You are better off than the guy who buys a $5000 dollar course on "Get Rich With No Money Down" and tanks their whole family's financial future. You are worse off than the guy who learns but eventually tries. I personally don't paralyze myself with worries about risk, but I do tend to paralyze myself with the fun of learning and always wanting to read a bit more before I do something - so effectively its the same. I treat things as experiments, and as long as I try my best to make every experiment profitable and use money I can afford to lose (even if I don't want to) I can get over my hurdles.

SwordGuy

  • Walrus Stache
  • *******
  • Posts: 6002
  • Location: Fayetteville, NC
Re: Confusion surrounding Landlording
« Reply #4 on: March 02, 2017, 09:38:39 PM »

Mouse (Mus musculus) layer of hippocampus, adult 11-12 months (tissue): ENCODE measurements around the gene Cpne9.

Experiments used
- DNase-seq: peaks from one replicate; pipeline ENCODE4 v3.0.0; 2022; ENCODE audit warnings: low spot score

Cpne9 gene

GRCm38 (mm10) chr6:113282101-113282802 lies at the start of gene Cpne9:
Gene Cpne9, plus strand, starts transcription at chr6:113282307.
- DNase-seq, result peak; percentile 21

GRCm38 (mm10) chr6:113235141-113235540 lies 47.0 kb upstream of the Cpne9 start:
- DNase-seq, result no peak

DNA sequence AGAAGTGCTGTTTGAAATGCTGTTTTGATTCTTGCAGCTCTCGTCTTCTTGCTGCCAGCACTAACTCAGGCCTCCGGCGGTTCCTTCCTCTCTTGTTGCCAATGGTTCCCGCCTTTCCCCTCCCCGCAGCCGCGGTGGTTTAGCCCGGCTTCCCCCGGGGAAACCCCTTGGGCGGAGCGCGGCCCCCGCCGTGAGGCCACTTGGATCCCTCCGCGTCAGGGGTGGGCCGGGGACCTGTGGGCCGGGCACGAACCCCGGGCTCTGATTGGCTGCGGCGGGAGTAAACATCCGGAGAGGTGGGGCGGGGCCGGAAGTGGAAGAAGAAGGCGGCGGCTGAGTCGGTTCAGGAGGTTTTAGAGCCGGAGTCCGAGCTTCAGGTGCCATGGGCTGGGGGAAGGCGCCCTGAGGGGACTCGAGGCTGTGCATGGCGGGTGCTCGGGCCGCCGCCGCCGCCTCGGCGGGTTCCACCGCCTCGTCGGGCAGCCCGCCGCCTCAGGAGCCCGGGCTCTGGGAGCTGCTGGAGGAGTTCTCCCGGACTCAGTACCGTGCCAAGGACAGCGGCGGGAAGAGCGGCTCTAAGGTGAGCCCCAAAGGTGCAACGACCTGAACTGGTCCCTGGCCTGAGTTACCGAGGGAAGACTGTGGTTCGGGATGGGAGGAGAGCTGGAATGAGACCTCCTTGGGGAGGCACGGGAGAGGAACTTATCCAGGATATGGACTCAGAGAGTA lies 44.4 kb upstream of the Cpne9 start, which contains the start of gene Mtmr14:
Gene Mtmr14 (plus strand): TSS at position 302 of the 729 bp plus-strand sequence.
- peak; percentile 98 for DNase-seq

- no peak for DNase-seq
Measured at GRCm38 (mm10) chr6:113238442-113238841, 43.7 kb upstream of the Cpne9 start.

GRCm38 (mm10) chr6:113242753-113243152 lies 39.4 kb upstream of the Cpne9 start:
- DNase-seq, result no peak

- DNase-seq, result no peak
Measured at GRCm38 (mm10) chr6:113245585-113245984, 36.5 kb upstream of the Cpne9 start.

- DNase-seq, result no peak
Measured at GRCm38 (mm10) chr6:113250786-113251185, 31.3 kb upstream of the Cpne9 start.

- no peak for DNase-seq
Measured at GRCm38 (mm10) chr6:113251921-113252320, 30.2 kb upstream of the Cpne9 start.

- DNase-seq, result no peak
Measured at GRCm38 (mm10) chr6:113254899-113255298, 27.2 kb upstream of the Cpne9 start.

Go to the book thread and look up Frank Gallinelli's book on Cash Flow (etc.).   Also the Millionaire Real Estate Investor.

Read Gallinelli's book first.

For 2 reasons.

1.  It's about the numbers.  Just the numbers.   You make or lose money in real estate on the day you buy, so the numbers damn well better be right.   Or you better be damn luckyl

2.  If you aren't willing to sit down and learn the math for this you have zero business doing real estate investing.   Period.   Might as well learn that about yourself early.   

It's obvious to me from your questions that the above information isn't really understood.  The math is not overly hard but it is very particular.

The Millionaire Real Estate Investor covers the process of acquiring property.   There are a lot of ways to fund real estate purchasing and to structure a good deal that don't require blindly paying the retail price for a property.